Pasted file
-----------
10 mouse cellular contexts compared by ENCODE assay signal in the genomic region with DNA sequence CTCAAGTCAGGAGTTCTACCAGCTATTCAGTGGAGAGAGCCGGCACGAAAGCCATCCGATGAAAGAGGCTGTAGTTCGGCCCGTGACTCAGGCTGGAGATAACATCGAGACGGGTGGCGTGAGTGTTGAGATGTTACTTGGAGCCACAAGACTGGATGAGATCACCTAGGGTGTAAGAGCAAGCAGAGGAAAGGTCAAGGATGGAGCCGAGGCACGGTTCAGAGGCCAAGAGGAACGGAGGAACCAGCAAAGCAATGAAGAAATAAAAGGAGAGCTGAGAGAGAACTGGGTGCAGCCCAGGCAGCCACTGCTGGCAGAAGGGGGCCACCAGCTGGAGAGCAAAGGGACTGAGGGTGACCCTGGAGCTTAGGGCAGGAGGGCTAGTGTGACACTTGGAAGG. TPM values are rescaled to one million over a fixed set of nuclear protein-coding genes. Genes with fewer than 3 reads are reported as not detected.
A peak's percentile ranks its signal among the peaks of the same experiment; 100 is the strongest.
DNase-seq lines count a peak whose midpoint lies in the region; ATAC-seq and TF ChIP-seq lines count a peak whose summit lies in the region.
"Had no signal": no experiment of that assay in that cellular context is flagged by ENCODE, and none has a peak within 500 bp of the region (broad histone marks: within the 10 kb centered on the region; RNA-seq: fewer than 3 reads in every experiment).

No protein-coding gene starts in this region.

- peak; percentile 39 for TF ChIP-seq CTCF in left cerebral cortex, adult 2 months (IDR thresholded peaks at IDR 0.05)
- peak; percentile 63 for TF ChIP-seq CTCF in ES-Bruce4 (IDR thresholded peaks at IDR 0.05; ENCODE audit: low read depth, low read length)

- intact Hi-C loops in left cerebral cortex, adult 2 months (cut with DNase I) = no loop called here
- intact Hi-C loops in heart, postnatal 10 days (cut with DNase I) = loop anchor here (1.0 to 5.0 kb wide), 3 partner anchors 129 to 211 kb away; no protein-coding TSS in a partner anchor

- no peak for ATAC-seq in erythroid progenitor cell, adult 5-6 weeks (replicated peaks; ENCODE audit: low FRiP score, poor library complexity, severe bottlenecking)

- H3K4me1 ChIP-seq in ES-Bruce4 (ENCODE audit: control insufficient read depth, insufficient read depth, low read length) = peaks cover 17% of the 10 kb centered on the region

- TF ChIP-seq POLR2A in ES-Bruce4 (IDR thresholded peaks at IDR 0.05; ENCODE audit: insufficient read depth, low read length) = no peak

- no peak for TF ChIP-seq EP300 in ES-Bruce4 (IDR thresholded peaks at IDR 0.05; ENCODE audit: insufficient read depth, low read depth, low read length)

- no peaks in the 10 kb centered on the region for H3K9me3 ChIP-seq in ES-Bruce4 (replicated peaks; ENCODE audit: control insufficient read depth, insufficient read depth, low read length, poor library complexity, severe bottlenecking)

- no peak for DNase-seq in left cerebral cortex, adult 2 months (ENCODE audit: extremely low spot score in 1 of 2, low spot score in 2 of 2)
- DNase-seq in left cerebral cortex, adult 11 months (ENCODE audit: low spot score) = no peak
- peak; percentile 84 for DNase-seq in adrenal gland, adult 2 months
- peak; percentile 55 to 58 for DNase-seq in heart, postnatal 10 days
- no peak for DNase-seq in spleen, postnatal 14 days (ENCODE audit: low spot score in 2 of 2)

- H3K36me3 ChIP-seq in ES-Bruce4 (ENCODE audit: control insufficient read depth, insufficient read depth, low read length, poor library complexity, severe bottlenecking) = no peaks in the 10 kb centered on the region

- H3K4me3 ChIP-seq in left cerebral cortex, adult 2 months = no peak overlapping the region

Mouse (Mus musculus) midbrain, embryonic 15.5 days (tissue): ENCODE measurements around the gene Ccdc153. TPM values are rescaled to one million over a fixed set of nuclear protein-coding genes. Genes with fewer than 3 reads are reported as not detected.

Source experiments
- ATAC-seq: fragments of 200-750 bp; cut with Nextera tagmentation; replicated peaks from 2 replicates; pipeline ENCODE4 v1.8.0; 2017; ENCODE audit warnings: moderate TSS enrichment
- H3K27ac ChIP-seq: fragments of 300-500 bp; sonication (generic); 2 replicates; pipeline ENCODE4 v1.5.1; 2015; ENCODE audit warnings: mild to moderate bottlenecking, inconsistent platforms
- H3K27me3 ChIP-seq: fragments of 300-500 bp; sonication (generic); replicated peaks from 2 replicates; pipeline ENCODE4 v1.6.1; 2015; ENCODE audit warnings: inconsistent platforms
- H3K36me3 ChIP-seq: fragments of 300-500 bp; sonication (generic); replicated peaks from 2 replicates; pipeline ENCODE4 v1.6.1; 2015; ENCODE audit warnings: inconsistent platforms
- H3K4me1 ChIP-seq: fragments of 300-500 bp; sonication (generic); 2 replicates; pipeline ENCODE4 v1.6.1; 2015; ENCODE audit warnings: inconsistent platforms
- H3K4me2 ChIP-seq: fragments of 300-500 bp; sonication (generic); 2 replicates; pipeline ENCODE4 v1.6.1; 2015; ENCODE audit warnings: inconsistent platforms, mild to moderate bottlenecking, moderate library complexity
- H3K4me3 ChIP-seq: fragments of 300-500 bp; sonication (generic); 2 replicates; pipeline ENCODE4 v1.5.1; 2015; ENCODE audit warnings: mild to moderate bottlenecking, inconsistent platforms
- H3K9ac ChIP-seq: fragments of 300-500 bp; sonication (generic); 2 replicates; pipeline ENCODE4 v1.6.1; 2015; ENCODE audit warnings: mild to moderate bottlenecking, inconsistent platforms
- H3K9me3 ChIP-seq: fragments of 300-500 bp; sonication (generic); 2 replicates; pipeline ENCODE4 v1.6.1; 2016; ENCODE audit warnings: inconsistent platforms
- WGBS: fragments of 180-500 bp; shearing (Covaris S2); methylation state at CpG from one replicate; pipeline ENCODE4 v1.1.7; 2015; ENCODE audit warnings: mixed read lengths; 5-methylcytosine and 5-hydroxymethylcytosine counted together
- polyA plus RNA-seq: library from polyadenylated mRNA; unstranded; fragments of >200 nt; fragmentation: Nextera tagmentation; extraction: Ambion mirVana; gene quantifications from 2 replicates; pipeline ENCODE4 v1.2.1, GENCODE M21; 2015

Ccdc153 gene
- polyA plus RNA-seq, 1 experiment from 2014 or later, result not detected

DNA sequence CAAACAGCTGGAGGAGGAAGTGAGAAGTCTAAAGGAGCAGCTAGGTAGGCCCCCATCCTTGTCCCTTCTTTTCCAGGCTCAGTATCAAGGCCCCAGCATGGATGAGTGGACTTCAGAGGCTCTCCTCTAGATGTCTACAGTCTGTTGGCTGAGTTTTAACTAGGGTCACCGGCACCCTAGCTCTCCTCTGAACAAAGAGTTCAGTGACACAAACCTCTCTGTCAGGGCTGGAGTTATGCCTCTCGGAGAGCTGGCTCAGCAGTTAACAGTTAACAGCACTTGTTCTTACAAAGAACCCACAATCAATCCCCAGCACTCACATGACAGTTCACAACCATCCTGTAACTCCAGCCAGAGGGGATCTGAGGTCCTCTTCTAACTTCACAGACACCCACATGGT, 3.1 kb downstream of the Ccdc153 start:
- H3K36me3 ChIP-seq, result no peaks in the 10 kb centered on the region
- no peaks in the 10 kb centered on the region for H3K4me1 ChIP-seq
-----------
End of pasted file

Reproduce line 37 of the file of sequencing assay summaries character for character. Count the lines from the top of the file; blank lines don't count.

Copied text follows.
DNA sequence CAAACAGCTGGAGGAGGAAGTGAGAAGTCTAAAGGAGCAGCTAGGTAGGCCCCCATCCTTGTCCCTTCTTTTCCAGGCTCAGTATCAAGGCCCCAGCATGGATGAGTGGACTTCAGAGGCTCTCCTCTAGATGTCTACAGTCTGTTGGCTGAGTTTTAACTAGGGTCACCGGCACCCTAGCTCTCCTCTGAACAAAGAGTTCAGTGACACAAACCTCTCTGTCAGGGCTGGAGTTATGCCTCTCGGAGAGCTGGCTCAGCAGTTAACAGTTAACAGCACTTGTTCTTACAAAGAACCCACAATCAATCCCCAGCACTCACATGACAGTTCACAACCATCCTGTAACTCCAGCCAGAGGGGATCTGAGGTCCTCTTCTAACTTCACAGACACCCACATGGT, 3.1 kb downstream of the Ccdc153 start: